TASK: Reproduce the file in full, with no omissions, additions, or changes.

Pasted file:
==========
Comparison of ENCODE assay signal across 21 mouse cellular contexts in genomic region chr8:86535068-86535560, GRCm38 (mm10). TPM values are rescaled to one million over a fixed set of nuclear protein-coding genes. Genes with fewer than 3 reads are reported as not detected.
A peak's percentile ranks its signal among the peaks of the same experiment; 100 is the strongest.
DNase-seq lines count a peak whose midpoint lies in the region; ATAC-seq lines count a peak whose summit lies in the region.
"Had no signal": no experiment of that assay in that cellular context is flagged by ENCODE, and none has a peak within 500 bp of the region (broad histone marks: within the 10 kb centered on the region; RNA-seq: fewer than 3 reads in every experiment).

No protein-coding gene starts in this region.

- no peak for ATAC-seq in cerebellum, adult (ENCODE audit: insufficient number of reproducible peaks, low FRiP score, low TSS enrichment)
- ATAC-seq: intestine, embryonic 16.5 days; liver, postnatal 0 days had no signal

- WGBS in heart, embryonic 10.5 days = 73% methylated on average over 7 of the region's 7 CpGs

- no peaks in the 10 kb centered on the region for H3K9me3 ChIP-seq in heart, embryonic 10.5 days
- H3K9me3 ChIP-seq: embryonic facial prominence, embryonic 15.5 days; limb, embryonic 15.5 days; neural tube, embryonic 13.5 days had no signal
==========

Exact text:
Comparison of ENCODE assay signal across 21 mouse cellular contexts in genomic region chr8:86535068-86535560, GRCm38 (mm10). TPM values are rescaled to one million over a fixed set of nuclear protein-coding genes. Genes with fewer than 3 reads are reported as not detected.
A peak's percentile ranks its signal among the peaks of the same experiment; 100 is the strongest.
DNase-seq lines count a peak whose midpoint lies in the region; ATAC-seq lines count a peak whose summit lies in the region.
"Had no signal": no experiment of that assay in that cellular context is flagged by ENCODE, and none has a peak within 500 bp of the region (broad histone marks: within the 10 kb centered on the region; RNA-seq: fewer than 3 reads in every experiment).

No protein-coding gene starts in this region.

- no peak for ATAC-seq in cerebellum, adult (ENCODE audit: insufficient number of reproducible peaks, low FRiP score, low TSS enrichment)
- ATAC-seq: intestine, embryonic 16.5 days; liver, postnatal 0 days had no signal

- WGBS in heart, embryonic 10.5 days = 73% methylated on average over 7 of the region's 7 CpGs

- no peaks in the 10 kb centered on the region for H3K9me3 ChIP-seq in heart, embryonic 10.5 days
- H3K9me3 ChIP-seq: embryonic facial prominence, embryonic 15.5 days; limb, embryonic 15.5 days; neural tube, embryonic 13.5 days had no signal